Minding the clock

Kathryn Bock, David E. Irwin, Douglas J. Davidson, W. J.M. Levelt

Research output: Contribution to journalReview articlepeer-review


Telling time is an exercise in coordinating language production with visual perception. By coupling different ways of saying times with different ways of seeing them, the performance of time-telling can be used to track cognitive transformations from visual to verbal information in connected speech. To accomplish this, we used eyetracking measures along with measures of speech timing during the production of time expressions. Our findings suggest that an effective interface between what has been seen and what is to be said can be constructed within 300 ms. This interface underpins a preverbal plan or message that appears to guide a comparatively slow, strongly incremental formulation of phrases. The results begin to trace the divide between seeing and saying - or thinking and speaking - that must be bridged during the creation of even the most prosaic utterances of a language.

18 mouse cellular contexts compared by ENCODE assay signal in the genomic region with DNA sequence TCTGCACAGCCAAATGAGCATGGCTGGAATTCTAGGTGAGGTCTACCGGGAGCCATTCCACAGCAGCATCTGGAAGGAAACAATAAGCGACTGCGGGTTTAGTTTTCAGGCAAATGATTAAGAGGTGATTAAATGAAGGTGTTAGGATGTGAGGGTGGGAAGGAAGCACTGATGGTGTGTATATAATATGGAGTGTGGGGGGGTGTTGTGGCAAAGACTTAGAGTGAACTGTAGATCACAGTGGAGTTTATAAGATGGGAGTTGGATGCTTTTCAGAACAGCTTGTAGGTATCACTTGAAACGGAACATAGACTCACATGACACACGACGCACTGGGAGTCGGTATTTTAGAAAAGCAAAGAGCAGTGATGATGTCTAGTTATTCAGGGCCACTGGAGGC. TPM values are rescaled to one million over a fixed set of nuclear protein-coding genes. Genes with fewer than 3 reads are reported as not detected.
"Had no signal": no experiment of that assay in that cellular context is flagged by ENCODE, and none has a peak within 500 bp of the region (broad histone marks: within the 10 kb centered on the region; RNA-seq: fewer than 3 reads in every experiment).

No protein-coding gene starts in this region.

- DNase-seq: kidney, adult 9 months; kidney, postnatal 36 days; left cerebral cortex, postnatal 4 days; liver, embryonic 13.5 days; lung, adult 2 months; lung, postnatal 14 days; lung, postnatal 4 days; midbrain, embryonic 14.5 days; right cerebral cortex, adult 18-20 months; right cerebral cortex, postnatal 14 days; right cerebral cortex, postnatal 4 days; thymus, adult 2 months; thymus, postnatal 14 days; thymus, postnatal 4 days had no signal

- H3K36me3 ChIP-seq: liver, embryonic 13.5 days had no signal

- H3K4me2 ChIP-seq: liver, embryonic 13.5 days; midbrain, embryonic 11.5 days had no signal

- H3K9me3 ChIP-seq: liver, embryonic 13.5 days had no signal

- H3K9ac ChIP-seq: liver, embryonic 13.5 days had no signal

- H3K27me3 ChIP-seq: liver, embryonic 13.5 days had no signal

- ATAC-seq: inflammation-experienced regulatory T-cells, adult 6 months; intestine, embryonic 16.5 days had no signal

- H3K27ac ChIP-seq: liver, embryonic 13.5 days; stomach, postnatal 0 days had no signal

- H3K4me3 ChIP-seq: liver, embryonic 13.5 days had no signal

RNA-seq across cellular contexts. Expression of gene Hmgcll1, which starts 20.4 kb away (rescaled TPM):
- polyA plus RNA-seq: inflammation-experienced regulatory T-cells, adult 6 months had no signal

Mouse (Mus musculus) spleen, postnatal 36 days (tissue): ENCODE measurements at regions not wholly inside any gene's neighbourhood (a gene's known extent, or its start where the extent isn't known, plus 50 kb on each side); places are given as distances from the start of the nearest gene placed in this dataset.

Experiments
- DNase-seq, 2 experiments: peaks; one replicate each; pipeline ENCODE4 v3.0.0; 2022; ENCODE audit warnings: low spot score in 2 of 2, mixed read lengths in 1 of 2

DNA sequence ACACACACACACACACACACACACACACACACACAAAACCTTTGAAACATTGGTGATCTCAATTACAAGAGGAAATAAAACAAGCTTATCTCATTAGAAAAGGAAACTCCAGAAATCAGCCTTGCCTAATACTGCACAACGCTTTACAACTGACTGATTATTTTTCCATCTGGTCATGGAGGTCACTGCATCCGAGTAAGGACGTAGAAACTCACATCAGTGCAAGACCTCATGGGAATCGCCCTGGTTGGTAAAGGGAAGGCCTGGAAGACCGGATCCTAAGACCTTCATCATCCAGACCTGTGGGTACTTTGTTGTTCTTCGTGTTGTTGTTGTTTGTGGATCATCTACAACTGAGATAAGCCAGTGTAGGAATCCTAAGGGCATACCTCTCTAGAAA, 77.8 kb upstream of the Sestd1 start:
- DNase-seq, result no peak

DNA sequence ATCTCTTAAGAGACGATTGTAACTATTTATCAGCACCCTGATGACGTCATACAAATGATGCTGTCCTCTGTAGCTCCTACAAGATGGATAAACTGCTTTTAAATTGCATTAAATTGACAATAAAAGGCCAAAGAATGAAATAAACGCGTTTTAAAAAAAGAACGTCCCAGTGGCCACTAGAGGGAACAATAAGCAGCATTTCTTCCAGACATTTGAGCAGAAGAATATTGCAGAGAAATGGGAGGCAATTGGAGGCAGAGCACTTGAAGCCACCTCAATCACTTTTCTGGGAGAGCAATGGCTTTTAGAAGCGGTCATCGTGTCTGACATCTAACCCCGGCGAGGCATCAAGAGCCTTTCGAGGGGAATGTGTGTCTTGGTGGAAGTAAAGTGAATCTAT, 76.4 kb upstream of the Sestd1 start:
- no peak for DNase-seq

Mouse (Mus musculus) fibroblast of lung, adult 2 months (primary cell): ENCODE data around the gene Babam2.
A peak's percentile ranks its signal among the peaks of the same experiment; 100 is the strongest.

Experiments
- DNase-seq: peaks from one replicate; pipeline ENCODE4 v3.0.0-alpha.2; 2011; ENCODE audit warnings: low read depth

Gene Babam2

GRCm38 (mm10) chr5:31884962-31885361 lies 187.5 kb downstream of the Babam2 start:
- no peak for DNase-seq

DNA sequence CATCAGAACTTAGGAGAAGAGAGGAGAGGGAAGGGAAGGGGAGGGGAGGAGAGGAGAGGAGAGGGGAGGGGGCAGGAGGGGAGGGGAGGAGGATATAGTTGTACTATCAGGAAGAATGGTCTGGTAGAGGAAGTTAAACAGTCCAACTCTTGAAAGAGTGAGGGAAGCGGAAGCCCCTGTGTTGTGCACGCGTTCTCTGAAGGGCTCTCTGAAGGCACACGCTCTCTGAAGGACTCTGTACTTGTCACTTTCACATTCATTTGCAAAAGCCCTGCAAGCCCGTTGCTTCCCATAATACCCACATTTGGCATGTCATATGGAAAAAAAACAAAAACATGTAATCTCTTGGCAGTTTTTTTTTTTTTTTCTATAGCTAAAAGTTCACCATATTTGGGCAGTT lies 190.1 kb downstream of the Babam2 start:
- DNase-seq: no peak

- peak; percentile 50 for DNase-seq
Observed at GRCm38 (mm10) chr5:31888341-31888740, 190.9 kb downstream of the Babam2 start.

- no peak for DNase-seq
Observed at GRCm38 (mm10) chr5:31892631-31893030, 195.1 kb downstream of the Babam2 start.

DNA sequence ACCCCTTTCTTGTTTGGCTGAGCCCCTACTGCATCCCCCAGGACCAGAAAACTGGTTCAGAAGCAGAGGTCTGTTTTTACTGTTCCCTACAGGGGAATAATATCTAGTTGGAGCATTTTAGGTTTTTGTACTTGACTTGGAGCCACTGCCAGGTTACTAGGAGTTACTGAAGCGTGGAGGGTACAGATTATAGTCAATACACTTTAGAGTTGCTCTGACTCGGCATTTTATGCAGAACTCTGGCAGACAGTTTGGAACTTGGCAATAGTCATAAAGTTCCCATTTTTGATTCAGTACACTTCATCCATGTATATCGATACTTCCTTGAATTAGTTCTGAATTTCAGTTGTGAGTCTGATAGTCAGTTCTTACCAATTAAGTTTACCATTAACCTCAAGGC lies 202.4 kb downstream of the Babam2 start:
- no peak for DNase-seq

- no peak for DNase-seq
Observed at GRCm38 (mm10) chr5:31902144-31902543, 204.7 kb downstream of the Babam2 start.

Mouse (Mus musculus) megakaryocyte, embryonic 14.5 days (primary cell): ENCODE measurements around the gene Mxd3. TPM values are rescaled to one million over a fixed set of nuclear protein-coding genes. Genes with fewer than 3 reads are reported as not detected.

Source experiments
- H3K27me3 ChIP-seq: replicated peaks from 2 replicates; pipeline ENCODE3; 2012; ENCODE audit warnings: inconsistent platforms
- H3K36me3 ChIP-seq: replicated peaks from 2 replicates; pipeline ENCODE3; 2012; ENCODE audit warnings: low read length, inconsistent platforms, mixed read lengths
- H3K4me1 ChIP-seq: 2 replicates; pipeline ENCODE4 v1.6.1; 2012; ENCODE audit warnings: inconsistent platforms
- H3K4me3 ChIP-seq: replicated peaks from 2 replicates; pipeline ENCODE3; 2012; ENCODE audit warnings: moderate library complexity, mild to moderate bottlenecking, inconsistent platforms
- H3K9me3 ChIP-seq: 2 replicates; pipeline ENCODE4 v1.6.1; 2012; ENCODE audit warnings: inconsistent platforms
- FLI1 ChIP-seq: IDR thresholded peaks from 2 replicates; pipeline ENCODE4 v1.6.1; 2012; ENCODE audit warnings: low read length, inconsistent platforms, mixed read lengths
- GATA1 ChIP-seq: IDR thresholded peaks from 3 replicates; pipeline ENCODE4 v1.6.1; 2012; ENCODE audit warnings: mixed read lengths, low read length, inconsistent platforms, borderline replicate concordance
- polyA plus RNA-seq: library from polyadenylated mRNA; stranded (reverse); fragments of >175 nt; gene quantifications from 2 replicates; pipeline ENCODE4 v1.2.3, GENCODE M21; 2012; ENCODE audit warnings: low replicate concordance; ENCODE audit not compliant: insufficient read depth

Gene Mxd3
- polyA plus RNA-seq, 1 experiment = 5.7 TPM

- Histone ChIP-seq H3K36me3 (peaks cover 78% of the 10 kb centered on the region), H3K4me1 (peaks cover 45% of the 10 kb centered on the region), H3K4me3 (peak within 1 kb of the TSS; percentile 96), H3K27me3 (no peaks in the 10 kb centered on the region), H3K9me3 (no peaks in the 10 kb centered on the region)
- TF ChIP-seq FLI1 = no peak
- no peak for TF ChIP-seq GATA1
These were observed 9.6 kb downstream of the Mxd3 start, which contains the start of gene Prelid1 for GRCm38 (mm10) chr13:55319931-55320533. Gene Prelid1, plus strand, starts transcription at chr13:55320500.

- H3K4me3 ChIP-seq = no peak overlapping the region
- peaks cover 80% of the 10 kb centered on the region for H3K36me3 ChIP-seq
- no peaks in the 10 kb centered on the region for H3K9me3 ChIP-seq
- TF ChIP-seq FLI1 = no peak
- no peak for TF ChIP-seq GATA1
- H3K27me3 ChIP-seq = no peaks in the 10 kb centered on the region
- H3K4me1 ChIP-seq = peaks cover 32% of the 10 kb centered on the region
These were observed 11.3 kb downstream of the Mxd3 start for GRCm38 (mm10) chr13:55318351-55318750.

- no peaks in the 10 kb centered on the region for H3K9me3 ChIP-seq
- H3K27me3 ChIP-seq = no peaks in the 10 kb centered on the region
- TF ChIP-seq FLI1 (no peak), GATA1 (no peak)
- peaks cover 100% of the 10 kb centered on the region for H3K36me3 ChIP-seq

Original languageEnglish (US)
Pages (from-to)653-685
Number of pages33
JournalJournal of Memory and Language
Issue number4
StatePublished - May 2003


  • Eyetracking
  • Idioms
  • Incrementality
  • Language production
  • Naming
  • Time-telling

ASJC Scopus subject areas

  • Neuropsychology and Physiological Psychology
  • Language and Linguistics
  • Experimental and Cognitive Psychology
  • Linguistics and Language
  • Artificial Intelligence


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